The seller had purchased the property with his partner. The property was in his sole name but his partner had a beneficial interest, as noted in a Declaration of Trust. After their separation, the ex-partner instructed the agent to sell the property, without his agreement. He complained, saying that the agent should not have marketed the property without consent.
In accordance with Paragraph 5e of the TPO Code of Practice, the agent was required to take reasonable steps to ensure that the person presenting as the seller was entitled to instruct them. The agent said the seller’s ex-partner gave a copy of the Declaration of Trust prior to formalising the instruction and they considered this to be sufficient.
In this case, whilst the Declaration of Trust named the ex-partner as having a beneficial interest in the property, she was not named as the owner. The seller was. Therefore, the Ombudsman would have expected the agent to have realised that the ex-partner was not entitled to instruct them.
The agent marketed the property and quickly received an offer. The ex-partner accepted it and at the agent advised the seller about the offer, sending him a letter detailing the offer with a copy of the Agency Agreement signed by his ex-partner. At that stage, he said he felt under duress to agree. He did so and the Memorandum of Sales was issued. However, unhappy with the course of events, the he decided to exercise his right to terminate the Agreement within the 14 day cooling off period. He withdrew his acceptance of the offer resulting in the collapse of the sale. He said he incurred legal costs and was seeking to reclaim those costs and wanted £1,000 in compensation.
It was evident that the seller was aware of the agent’s instruction prior – and after – the Agency Agreement was signed by his partner.
Investigating the evidence presented by both parties, the Ombudsman noted that the agent had not given the seller a copy of the Agency Agreement or sought consent to the terms in the Agreement until they had marketed the property and received an offer.
However, it was evident that the seller was aware of the agent’s instruction prior to this point and shortly after the Agency Agreement was first signed by his ex-partner. At the point of instruction by the ex-partner, the agent had verified the seller’s identification, by way of obtaining copies of his seller’s passport and driving licence, for anti-money laundering purposes in accordance with Paragraph 5f of the Code.
The agent also demonstrated that, prior to marketing, they had emailed the sales particulars to the seller for his approval and he responded with ‘that’s great, thank you’. The seller, however, explained that his response was in fact automated from his email account and did not constitute his approval.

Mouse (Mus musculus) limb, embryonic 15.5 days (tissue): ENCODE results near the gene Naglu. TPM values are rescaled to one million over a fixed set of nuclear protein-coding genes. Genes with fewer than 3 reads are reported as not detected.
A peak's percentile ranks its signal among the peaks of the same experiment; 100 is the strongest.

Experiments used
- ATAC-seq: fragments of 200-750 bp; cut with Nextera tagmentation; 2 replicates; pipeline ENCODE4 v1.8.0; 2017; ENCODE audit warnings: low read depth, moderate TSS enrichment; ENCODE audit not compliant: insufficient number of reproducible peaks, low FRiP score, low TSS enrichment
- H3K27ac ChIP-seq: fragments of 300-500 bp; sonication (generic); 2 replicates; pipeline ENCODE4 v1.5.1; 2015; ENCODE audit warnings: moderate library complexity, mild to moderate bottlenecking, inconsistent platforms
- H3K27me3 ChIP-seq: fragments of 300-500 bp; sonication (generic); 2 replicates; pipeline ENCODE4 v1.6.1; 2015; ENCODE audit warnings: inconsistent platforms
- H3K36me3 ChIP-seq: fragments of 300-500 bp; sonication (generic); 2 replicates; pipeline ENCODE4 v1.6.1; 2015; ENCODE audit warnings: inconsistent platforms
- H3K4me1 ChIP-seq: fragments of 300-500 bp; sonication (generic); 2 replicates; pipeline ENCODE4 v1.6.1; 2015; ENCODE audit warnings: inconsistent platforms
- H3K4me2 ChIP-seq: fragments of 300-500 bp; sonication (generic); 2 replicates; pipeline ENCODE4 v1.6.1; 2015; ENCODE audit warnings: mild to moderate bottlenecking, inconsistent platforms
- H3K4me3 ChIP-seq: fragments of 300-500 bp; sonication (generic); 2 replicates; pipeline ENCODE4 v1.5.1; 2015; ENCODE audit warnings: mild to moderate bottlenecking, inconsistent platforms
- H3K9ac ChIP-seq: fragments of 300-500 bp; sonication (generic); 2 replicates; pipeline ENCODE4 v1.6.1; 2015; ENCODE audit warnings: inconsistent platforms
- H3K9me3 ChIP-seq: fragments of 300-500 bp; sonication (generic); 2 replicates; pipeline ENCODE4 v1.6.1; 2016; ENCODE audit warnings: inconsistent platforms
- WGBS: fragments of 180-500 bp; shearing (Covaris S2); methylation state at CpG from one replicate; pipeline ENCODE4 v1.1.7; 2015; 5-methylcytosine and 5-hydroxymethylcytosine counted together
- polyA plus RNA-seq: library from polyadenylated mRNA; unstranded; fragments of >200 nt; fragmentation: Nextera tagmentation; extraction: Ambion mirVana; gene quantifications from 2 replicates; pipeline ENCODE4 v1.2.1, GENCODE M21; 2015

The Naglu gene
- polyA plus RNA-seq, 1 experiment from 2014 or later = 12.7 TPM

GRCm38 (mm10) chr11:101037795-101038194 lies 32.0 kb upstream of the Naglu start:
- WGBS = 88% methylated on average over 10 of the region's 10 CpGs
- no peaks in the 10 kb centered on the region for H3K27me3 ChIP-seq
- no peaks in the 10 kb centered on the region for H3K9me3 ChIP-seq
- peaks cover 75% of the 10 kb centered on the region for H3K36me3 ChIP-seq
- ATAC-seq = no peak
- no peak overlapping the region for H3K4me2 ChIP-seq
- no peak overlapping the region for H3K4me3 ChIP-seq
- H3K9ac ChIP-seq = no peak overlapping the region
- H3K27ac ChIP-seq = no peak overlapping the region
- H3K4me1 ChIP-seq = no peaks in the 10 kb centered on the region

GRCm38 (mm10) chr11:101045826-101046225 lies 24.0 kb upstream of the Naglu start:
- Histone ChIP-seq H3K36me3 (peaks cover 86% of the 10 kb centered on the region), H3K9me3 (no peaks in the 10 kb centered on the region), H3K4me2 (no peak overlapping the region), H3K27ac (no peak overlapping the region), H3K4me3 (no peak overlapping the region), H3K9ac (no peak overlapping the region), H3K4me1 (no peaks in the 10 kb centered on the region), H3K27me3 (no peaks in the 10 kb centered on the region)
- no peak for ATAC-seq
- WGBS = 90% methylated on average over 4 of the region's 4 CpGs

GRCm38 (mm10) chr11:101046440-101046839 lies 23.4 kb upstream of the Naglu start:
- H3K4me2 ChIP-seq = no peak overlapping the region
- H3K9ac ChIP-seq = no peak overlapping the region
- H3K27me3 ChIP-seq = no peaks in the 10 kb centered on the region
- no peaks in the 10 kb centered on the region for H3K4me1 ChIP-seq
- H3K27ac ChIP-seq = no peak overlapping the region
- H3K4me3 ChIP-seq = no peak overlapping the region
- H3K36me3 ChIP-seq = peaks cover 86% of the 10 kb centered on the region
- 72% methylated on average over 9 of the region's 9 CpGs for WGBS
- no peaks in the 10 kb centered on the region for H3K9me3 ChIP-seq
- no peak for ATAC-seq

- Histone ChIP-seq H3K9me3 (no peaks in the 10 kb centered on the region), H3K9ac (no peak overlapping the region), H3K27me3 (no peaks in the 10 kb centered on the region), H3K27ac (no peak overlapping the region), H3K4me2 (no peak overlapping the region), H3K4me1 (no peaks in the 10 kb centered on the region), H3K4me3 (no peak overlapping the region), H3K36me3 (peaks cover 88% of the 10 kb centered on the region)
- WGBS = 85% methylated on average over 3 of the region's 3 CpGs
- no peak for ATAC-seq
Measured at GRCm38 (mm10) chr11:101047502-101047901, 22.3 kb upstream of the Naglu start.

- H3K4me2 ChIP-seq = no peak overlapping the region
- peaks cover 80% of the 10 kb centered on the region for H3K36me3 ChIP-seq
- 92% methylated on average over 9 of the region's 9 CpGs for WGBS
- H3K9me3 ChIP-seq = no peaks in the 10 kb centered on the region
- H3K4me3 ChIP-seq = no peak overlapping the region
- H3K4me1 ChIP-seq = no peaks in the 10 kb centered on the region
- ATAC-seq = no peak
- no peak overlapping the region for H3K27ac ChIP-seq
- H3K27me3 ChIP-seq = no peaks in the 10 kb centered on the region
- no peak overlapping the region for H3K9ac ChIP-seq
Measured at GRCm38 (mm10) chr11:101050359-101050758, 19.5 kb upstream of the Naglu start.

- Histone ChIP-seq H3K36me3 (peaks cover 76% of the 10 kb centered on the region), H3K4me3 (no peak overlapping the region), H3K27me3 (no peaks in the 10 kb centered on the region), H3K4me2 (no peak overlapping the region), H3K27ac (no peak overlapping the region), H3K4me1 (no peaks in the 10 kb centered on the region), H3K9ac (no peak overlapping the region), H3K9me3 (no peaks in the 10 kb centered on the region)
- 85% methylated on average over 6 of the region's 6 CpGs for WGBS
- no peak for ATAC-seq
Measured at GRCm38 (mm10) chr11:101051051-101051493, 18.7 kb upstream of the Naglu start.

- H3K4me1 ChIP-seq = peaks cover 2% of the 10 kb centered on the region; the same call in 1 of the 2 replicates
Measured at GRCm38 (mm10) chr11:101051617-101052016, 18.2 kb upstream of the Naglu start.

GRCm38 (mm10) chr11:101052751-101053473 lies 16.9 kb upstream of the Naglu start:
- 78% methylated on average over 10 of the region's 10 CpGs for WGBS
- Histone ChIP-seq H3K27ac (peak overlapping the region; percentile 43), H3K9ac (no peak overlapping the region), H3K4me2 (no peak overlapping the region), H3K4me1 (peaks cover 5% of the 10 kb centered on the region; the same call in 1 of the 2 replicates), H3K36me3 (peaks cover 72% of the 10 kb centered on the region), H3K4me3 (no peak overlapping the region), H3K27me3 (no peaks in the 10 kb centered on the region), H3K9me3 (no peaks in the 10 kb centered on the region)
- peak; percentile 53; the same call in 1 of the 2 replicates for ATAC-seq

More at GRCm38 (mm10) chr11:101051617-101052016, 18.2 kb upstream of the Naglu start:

The Ombudsman took into account the seller’s assertion that his response of ‘that’s great, thank you’ was an automated email response, although, an unusual one. However, she considered it reasonable for the agent to take this response as an expression of approval, particularly as no further response followed which expressed any disapproval of the particulars.
The agent had sought the seller’s approval of the particulars before placing the property on the market, in accordance with their obligation to do so under Paragraph 7j of the Code, albeit this did not negate their failure to ensure that the seller had specifically instructed them, and had seen and consented to the terms of their Agency Agreement.
The agent also pointed out the short timeframe between issuing the Memorandum of Sale and the seller’s subsequent withdrawal (four days) and questioned how the legal costs claimed by the seller, which were described as ‘abortive costs’, should have been attributed to them.
The complaint was supported The agent was aware that the ex-partner was not the owner of the property but had accepted instructions from her and had not checked this with the seller at the outset. They did not carry out a consumer fact-find with him, in accordance with their obligations under Paragraph 2e of the Code, to find out his key requirements of any potential sale; or involve him in the process of producing the sales particulars (instead, they sought his input only after the particulars had been produced); or involve him in the discussions and negotiations surrounding their instruction and level of commission fee. It appeared, therefore, that the seller felt he had no choice but to accept the agent’s level of commission fee in the event of choosing to accept the buyers’ offer. This placed him at a disadvantage, as recognised by the seller by his subsequent decision to reject the offer and cancel the agreement.
The Ombudsman did not hold the agent responsible for covering the seller’s legal costs; no evidence of such costs was provided, and it was concluded that the seller had provided his tacit consent to marketing.
Nonetheless, the Ombudsman supported this complaint to the extent described and awarded £250 in compensation for the aggravation caused by the agent’s shortcomings.